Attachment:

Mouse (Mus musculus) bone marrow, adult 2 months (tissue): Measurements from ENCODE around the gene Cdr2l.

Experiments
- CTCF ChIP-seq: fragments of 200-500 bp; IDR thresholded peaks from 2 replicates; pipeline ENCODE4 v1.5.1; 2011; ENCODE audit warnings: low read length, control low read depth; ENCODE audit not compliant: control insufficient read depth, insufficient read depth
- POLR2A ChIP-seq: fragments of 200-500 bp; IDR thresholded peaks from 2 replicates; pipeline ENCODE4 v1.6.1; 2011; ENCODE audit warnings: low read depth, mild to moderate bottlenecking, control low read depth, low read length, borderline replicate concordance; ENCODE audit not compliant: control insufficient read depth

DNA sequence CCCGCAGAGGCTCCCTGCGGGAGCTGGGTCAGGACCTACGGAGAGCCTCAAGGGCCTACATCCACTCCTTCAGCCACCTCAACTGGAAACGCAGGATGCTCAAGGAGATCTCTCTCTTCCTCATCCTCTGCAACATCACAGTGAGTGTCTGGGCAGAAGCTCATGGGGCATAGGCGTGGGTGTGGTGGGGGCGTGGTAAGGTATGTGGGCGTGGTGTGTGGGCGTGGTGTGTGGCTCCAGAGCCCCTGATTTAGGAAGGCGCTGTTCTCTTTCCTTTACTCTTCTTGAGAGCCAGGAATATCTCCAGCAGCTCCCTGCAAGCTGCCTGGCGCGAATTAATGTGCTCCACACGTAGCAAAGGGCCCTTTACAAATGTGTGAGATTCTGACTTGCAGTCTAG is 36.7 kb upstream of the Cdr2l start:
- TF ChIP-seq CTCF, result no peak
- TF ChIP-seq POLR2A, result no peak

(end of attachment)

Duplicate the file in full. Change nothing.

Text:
Mouse (Mus musculus) bone marrow, adult 2 months (tissue): Measurements from ENCODE around the gene Cdr2l.

Experiments
- CTCF ChIP-seq: fragments of 200-500 bp; IDR thresholded peaks from 2 replicates; pipeline ENCODE4 v1.5.1; 2011; ENCODE audit warnings: low read length, control low read depth; ENCODE audit not compliant: control insufficient read depth, insufficient read depth
- POLR2A ChIP-seq: fragments of 200-500 bp; IDR thresholded peaks from 2 replicates; pipeline ENCODE4 v1.6.1; 2011; ENCODE audit warnings: low read depth, mild to moderate bottlenecking, control low read depth, low read length, borderline replicate concordance; ENCODE audit not compliant: control insufficient read depth

DNA sequence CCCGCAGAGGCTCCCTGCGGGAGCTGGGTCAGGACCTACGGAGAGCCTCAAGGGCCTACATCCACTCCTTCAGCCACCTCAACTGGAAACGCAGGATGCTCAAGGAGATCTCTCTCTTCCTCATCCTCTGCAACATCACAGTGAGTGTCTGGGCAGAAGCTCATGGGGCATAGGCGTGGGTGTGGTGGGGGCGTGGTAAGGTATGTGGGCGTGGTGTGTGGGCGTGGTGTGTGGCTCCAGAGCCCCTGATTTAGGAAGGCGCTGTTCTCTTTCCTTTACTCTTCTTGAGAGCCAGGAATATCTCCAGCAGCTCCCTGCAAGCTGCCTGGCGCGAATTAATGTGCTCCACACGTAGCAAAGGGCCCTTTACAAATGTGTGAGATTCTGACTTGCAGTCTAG is 36.7 kb upstream of the Cdr2l start:
- TF ChIP-seq CTCF, result no peak
- TF ChIP-seq POLR2A, result no peak